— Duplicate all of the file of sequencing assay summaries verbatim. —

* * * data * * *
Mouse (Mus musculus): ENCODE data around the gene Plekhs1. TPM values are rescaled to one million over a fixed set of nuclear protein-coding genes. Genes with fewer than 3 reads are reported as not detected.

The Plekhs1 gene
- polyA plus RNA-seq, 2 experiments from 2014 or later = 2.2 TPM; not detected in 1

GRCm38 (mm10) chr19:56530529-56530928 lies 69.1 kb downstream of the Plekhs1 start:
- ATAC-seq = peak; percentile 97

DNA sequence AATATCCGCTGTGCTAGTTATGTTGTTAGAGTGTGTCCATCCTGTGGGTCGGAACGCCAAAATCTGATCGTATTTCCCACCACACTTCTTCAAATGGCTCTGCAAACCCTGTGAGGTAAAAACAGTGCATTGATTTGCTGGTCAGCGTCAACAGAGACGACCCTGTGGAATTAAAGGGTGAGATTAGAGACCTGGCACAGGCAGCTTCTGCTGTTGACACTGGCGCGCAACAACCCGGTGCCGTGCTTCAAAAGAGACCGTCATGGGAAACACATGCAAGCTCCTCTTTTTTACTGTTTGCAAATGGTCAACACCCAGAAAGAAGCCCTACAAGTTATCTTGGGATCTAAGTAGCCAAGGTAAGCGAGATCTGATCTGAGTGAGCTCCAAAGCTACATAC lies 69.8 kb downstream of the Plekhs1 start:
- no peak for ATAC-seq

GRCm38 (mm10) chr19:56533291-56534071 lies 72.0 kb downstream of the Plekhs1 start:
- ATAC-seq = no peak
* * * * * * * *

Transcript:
Mouse (Mus musculus): ENCODE data around the gene Plekhs1. TPM values are rescaled to one million over a fixed set of nuclear protein-coding genes. Genes with fewer than 3 reads are reported as not detected.

The Plekhs1 gene
- polyA plus RNA-seq, 2 experiments from 2014 or later = 2.2 TPM; not detected in 1

GRCm38 (mm10) chr19:56530529-56530928 lies 69.1 kb downstream of the Plekhs1 start:
- ATAC-seq = peak; percentile 97

DNA sequence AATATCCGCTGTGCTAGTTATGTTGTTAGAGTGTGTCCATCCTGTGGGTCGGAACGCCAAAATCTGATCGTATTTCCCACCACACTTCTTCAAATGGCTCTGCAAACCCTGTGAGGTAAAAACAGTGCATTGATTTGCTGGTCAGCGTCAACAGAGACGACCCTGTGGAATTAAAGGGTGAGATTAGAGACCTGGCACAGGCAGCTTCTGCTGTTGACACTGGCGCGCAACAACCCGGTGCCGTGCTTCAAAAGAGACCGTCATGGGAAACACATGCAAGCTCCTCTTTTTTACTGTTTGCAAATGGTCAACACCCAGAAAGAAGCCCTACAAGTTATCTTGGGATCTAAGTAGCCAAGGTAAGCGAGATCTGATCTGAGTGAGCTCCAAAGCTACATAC lies 69.8 kb downstream of the Plekhs1 start:
- no peak for ATAC-seq

GRCm38 (mm10) chr19:56533291-56534071 lies 72.0 kb downstream of the Plekhs1 start:
- ATAC-seq = no peak